ACHS - Clinical: Acetylcholinesterase, Erythrocytes

Test Catalog

Test Name

Test ID: ACHS    
Acetylcholinesterase, Erythrocytes

Useful For Suggests clinical disorders or settings where the test may be helpful

Detecting effects of remote (months) past exposure to cholinesterase inhibitors (organophosphate insecticide poisoning)

Clinical Information Discusses physiology, pathophysiology, and general clinical aspects, as they relate to a laboratory test

Acetylcholinesterase (AChE) is anchored to the external surface of the RBC. Its appearance in a lysate of red cells is diminished in paroxysmal nocturnal hemoglobinuria (PNH). The use of red cell AChE for PNH has not gained widespread acceptance, and flow cytometry testing is most often used for PNH (see PANH/81156 PI-Linked Antigen, Blood).


Red cell AChE is most often used to detect past exposure to organophosphate insecticides with resultant inhibition of the enzyme. Both the pseudocholinesterase activity in serum and red cell AChE are inhibited by these insecticides, but they are dramatically different vis-a-vis the temporal aspect of the exposure. The half-life of the pseudo-enzyme in serum is about 8 days, and the "true" cholinesterase (AChE) of red cells is over 3 months (determined by erythropoietic activity). Recent exposure up to several weeks is determined by assay of the pseudo-enzyme and months after exposure by measurement of the red cell enzyme. The effect of the specific insecticides may be important to know prior to testing.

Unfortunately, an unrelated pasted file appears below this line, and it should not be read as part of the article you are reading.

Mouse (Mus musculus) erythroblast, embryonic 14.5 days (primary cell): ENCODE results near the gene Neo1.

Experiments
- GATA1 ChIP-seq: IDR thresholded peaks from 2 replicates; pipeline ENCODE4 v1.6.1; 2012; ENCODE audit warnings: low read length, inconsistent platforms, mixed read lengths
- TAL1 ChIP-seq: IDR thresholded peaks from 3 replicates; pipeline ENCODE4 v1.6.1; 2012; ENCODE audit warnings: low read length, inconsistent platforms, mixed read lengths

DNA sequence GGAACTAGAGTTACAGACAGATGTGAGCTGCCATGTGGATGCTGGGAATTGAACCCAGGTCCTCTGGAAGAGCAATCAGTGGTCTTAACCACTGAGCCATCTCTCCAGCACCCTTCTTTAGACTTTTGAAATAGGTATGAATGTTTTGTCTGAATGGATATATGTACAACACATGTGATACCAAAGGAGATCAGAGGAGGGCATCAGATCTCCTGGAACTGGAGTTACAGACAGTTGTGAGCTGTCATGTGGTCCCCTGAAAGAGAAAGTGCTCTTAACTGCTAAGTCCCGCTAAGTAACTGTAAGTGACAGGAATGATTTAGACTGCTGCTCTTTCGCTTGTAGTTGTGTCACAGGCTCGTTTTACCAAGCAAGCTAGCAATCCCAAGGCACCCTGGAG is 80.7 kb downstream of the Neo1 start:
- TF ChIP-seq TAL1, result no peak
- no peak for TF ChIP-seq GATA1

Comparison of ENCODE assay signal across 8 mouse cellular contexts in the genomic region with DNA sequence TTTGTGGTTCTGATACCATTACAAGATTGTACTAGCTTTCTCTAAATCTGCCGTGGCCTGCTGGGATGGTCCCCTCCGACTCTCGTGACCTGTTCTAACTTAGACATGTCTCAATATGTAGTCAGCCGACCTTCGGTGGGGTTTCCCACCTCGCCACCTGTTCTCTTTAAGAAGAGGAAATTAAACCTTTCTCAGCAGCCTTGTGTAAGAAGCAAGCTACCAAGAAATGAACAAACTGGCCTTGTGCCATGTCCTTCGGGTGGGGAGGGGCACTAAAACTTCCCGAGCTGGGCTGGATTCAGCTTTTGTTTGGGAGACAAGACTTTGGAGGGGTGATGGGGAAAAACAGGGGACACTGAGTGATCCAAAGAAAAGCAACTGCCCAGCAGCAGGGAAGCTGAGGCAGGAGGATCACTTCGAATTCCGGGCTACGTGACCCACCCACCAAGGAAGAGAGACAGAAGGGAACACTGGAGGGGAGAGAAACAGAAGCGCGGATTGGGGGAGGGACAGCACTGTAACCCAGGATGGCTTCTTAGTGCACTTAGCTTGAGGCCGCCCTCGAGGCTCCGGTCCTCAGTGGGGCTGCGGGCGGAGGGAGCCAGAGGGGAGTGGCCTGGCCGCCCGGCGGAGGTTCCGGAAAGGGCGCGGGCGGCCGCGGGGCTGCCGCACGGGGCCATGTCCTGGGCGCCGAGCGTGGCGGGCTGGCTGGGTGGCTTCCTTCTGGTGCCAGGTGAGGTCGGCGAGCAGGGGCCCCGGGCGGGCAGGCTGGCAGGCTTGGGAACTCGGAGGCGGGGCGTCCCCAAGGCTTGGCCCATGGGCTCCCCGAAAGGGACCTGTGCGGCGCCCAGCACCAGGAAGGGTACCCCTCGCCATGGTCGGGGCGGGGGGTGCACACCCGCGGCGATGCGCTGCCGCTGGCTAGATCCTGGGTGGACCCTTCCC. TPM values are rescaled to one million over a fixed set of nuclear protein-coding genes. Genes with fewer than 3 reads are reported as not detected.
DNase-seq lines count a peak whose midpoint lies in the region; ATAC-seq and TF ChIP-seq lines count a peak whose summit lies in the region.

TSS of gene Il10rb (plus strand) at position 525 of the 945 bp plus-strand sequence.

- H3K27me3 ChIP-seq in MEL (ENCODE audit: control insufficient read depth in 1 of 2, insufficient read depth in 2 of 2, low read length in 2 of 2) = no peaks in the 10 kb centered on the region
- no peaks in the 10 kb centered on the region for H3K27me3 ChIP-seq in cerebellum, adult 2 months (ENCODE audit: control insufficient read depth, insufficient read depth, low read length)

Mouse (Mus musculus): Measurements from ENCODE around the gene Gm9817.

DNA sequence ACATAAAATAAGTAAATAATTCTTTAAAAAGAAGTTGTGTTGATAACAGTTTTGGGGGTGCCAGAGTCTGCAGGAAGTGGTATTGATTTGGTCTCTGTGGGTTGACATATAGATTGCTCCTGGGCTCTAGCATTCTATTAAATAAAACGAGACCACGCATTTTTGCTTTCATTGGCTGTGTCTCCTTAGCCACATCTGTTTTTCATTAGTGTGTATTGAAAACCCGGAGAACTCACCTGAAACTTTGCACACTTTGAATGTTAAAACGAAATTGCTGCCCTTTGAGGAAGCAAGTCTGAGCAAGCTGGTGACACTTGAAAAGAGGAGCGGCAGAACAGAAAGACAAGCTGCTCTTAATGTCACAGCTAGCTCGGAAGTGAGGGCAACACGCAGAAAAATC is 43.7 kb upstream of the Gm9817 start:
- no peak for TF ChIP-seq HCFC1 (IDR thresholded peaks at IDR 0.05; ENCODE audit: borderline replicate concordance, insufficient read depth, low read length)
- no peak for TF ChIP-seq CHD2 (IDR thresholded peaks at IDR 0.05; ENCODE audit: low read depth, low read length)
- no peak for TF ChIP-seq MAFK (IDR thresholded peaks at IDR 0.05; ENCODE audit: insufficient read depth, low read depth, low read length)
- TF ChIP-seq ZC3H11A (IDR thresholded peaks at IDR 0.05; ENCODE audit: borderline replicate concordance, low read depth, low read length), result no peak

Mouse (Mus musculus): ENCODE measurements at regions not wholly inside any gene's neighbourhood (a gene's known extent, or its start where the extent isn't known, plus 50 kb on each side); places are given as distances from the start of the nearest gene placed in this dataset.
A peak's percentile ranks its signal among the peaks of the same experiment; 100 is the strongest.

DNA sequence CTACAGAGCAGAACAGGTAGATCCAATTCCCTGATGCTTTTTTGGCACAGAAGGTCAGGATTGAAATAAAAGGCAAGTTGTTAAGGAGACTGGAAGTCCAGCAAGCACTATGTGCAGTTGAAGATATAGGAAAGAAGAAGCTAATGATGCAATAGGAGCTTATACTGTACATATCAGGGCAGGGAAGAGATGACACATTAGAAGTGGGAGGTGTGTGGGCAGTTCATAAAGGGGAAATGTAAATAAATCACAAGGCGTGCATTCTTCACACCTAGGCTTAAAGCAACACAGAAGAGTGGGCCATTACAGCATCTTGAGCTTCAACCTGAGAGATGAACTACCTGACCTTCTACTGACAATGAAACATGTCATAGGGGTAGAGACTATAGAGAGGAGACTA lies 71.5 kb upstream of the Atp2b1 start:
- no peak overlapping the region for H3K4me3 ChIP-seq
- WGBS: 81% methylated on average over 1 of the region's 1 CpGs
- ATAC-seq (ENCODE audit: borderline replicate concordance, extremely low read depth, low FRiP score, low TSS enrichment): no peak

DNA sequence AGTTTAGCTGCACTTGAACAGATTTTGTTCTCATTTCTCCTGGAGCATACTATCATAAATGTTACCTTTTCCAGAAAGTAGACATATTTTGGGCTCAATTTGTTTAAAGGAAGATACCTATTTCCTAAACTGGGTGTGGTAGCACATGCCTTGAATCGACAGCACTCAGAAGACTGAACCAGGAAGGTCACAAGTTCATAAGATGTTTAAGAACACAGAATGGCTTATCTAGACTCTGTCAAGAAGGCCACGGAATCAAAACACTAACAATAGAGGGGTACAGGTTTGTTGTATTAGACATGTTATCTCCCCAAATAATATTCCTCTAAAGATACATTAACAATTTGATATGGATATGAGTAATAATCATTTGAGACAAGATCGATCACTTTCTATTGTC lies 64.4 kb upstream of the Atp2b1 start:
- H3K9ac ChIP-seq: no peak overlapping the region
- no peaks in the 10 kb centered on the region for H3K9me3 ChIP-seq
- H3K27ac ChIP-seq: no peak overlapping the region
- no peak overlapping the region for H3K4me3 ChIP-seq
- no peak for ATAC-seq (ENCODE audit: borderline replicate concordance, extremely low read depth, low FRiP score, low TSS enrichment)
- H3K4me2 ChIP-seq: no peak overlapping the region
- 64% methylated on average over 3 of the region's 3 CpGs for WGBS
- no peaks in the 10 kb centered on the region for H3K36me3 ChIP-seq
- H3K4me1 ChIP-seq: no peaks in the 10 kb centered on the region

Reference Values Describes reference intervals and additional information for interpretation of test results. May include intervals based on age and sex when appropriate. Intervals are Mayo-derived, unless otherwise designated. If an interpretive report is provided, the reference value field will state this.

31.2-61.3 U/g of hemoglobin

Interpretation Provides information to assist in interpretation of the test results

Activities less than normal are suspect for exposure to certain insecticides.

Cautions Discusses conditions that may cause diagnostic confusion, including improper specimen collection and handling, inappropriate test selection, and interfering substances

Make sure the potential offending agent is, indeed, an acetylcholinesterase inhibitor.


Pseudocholinesterase acitivity in serum is the appropriate test for succinylcholine sensitivity to anesthesia.

Clinical Reference Recommendations for in-depth reading of a clinical nature

1. Robinson DG, Trites DG, Banister EW: Physiological effects of work stress and pesticide exposure in tree planting by British Columbia silviculture workers. Ergonomics 1993;36:951-961

2. Fuortes LJ, Ayebo AD, Kross BC: Cholinesterase-inhibiting insecticide toxicity. Am Fam Phys 1993;47:1613-1620